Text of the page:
Well, let me start with biblical answer that question and one of the things that happens in the history of Israel and of course after after the reign of Solomon, the kingdom is divided into North and South and for much of the history of the monarchy, Israel and Judah were separate nations, different kings, different sanctuaries, different practices of worship. And, and yet, there's indications particularly in the Book of Kings that show that the Lord continued to consider the northern kingdom, despite all its idolatry and sin continue to consider them as covenant people. There's some pretty striking passages late in Kings live in Second Kings, where the Lord has compassion on Israel for the sake of Abraham, Isaac and Jacob. And that's after you've read chapter after chapter of, you know, Ahab setting up a temple of bale and Jeroboam setting up golden calves at Dan and Bethel, and yet the Lord considers them as covenant people. But that's the history of the monarchy but then when Israel and Judah go into it, While they go in, into exile still divided, they come out of exile as one people and that's Zico prophesies, that is equal talks about the stick of Judah The Stick of Israel being bound together tied together while Israel's in exile. So that's a that's a process that takes up 70 or 100 years you know, over the course of a couple of lifetimes several generations a couple of generations.
The Lord doesn't
takes takes Israel Judah through a crucible, okay, so that's its exile. It's a it's a demolition of both kingdoms. That's, that's what brings them together. But it's in terms of timeframe. It's pretty short. So I say that just uh, I'm not predicting anything. I just say that to make it clear that scripturally speaking there's, there's nothing that would prevent God from acting rapidly to to to break divisions into reunified in more profound ways than we than we currently have. And I see signs that they're things, things happening that's part of the book is The trying to analyze the current situation of denominationalism. And there have been, it's hard, it's hard to predict. We're denominational Christianity goes because it's been so flexible over, particularly in America over several centuries. And it's a it's a very adaptable system, and has some virtues to it as I tried to show in the book. But I do think that it's ultimately an obstacle to the unity that Jesus wants for his church. So but there do seem to be signs that there are weakening denominational ties. When I speak on these topics. almost inevitably, I hear from people in the audience who say, well in our city, this is what's happening and the churches are working together in these particular ways and churches across denominational lines. There's been an ethic then The kind of culture war situation has led to much closer ties between Catholics and Protestants than existed 50 or hundred years ago. And that's that's similar to what Zeke is talking about. It's through the fires of exile and through the fires of certain kinds of cultural pressure that the Christians are finding more in common with each other than they realized.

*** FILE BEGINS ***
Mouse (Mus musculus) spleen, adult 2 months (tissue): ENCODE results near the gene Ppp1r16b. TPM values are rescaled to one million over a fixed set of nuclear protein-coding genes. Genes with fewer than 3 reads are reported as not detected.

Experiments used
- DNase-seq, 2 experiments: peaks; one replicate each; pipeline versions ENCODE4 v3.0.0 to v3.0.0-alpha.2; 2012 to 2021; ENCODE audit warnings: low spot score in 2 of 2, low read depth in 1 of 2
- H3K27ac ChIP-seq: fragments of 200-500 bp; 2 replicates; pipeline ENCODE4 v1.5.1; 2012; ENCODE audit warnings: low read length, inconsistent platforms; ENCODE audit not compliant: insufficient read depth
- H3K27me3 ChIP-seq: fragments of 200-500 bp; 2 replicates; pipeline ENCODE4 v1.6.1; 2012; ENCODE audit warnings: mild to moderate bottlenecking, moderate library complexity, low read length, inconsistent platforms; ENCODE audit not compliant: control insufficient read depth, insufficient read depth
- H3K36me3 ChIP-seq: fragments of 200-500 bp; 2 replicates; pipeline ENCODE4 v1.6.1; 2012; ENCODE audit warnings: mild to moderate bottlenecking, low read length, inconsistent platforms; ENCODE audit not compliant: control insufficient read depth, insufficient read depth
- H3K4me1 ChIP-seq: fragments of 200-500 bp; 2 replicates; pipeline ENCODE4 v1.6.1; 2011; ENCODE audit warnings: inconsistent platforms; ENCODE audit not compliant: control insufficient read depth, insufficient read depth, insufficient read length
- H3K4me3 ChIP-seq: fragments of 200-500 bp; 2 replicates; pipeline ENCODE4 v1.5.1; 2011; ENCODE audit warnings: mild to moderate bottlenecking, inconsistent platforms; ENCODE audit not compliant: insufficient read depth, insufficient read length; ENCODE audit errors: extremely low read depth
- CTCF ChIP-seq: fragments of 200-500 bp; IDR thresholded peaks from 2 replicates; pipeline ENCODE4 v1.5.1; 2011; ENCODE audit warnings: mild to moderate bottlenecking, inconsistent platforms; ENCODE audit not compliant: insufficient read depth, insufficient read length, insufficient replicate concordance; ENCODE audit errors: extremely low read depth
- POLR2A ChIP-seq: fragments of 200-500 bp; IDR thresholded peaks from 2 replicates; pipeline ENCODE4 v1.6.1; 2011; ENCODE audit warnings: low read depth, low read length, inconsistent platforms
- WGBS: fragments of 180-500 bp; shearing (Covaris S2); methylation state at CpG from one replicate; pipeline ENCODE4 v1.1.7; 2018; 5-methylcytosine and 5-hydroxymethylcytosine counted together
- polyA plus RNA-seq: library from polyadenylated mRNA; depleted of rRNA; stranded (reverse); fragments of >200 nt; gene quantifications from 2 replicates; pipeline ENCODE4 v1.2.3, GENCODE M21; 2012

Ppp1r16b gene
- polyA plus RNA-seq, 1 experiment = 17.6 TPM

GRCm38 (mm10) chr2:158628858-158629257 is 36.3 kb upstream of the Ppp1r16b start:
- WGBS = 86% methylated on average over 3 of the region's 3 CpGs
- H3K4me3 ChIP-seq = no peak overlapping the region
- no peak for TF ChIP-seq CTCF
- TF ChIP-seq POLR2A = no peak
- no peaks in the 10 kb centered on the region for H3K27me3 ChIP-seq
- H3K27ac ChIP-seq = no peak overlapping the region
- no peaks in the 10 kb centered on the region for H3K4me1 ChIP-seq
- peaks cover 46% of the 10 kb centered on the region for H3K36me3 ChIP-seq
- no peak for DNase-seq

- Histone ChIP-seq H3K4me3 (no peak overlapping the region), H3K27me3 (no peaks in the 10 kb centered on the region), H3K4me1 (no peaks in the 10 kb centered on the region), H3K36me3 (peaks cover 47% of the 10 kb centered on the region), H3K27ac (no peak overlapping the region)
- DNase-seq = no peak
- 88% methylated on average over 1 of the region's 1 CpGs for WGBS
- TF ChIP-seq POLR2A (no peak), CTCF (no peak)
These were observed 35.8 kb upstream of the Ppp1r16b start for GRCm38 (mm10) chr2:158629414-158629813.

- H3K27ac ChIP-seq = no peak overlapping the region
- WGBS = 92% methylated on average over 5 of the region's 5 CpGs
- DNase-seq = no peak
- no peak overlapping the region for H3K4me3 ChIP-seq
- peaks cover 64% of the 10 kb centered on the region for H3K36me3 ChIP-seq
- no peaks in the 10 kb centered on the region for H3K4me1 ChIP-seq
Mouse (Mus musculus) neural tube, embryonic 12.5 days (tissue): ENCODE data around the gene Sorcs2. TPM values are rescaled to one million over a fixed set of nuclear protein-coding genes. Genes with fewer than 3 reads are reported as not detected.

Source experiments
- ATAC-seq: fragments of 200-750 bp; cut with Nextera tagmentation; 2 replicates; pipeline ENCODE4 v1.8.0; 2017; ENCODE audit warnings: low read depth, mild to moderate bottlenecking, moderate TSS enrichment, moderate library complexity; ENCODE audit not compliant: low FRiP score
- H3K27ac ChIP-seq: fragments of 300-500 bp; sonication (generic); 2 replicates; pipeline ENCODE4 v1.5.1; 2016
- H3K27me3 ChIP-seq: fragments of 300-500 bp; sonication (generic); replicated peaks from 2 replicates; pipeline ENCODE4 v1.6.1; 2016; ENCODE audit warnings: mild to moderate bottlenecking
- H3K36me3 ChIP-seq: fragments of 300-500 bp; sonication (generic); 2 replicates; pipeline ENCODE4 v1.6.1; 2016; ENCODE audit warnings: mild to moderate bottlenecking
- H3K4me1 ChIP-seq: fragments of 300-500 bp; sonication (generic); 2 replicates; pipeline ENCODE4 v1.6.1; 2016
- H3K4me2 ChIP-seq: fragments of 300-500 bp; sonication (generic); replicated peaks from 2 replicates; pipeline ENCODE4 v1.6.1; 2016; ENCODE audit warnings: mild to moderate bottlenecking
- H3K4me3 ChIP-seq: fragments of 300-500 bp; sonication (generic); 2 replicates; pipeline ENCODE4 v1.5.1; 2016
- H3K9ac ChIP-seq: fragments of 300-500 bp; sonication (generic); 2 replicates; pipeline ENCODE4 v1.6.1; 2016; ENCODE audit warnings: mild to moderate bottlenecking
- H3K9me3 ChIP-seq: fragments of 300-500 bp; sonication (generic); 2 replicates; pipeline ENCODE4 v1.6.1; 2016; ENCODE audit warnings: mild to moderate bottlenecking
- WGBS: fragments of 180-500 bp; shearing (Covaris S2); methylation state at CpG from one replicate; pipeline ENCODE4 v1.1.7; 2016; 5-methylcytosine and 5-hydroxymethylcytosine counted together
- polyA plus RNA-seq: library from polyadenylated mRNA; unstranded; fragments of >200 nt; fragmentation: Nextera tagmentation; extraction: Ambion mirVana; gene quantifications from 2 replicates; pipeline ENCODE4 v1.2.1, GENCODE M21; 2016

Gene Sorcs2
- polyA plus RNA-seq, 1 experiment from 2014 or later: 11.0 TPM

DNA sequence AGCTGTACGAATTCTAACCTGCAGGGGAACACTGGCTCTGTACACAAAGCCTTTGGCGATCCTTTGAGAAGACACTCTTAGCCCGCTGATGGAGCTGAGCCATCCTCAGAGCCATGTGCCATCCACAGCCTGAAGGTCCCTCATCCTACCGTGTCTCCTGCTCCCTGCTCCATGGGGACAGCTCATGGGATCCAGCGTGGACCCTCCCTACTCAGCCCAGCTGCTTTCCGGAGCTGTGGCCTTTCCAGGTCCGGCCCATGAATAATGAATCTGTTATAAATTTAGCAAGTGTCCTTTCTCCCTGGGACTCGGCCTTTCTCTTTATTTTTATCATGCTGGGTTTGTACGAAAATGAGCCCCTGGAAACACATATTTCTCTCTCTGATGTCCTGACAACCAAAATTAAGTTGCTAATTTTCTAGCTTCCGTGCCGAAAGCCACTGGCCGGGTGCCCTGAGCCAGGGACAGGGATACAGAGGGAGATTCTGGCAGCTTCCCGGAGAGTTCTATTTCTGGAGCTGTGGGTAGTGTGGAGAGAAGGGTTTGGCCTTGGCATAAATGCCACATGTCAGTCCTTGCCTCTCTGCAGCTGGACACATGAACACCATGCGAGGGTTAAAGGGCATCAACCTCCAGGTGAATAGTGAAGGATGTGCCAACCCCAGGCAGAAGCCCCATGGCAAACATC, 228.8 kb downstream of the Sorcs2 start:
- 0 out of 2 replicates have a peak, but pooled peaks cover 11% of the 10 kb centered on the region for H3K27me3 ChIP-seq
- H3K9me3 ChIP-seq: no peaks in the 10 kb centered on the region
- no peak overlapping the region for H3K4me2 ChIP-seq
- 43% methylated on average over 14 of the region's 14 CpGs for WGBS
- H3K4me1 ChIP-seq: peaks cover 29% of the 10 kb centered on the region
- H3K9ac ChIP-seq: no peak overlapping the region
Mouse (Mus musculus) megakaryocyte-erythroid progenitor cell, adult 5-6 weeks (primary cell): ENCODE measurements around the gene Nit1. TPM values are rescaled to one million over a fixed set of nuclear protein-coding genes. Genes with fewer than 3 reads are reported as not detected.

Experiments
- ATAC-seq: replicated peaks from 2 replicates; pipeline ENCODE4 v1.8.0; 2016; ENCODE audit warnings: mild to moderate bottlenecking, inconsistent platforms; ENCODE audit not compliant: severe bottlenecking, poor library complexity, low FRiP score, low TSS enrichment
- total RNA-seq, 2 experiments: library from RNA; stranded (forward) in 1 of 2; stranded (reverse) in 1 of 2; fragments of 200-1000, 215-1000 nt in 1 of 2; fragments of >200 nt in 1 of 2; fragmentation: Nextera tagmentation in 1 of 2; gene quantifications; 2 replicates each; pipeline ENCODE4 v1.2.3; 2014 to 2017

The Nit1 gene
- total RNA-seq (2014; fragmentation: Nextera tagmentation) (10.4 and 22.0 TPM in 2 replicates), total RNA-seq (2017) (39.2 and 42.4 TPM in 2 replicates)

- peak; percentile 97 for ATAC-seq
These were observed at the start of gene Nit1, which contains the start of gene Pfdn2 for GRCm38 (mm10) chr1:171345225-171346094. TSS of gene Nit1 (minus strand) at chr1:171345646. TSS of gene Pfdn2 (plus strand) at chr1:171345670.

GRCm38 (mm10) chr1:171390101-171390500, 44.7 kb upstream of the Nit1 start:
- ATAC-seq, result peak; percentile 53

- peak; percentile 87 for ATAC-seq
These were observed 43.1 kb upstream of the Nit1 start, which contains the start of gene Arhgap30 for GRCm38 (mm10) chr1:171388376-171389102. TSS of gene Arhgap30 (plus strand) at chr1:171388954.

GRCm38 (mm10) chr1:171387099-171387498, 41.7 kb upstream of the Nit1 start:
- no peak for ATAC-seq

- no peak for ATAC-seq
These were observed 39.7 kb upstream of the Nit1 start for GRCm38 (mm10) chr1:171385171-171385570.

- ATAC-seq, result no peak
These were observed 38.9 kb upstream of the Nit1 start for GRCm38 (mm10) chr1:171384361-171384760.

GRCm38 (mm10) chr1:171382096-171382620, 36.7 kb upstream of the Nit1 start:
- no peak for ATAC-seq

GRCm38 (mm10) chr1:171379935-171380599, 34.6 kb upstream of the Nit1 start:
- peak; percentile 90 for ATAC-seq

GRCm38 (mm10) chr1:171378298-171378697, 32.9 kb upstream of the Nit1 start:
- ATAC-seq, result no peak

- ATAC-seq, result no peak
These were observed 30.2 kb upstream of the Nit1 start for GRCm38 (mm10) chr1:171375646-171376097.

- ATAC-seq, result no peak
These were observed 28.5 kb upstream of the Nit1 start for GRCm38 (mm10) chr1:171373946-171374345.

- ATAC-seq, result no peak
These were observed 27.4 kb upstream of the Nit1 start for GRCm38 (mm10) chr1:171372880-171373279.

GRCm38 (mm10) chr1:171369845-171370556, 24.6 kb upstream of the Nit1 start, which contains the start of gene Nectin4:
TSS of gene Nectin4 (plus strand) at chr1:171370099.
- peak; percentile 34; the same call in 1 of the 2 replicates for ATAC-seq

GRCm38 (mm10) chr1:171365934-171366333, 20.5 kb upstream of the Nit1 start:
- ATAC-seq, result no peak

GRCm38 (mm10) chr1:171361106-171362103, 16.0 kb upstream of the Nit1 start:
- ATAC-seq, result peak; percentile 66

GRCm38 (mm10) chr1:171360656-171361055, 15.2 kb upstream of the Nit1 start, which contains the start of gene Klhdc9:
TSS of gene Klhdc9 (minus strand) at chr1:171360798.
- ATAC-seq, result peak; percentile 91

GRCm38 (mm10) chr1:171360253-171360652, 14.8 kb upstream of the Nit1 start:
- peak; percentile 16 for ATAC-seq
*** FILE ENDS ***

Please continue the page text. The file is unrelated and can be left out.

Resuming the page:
After late heart, what does the rise of global Christianity mean for the future of the Christian Ecumenical Movement?
I think it's a it's a complicating factor in one respect, because much of the much of global Christianity doesn't fit into the, the European and American categories of Christianity. The instinct among Europeans and Americans is to think primarily in terms of three large families of churches, one large fan, family, church As Protestants, and then you've got Catholics and then the less unified but but still recognizably unified Board of Orthodoxy. But a lot of the churches in Africa, for example, are churches that have some kind of connection with missionary movements from from Europe or the United States. But the real growth and the real impetus behind them is post missionary. So the missionaries leave and suddenly have these movements pop up and you have a leader, somebody who's trained within an Anglican Church, for example. But he doesn't remain Anglican. He becomes a prophet. And he starts preaching and starts a huge movement and there's a, you know, there's a, there's a ends up you have millions of people in Africa that are followers of this particular movement. That kind of thing happens you get kicked charismatics would be another charismatic and Pentecostal be another large category, but that's a very diverse one. And it's Again, it doesn't have obvious connections with Western, Western Christian. So in one sense, it is hugely complicated, complicated, because you don't have you can't just think in terms of Protestant, Catholic orthodox. At the same time. I think that there are there there. Factor. Are there forces in that in global Christianity, I think there are forces within Pentecostalism that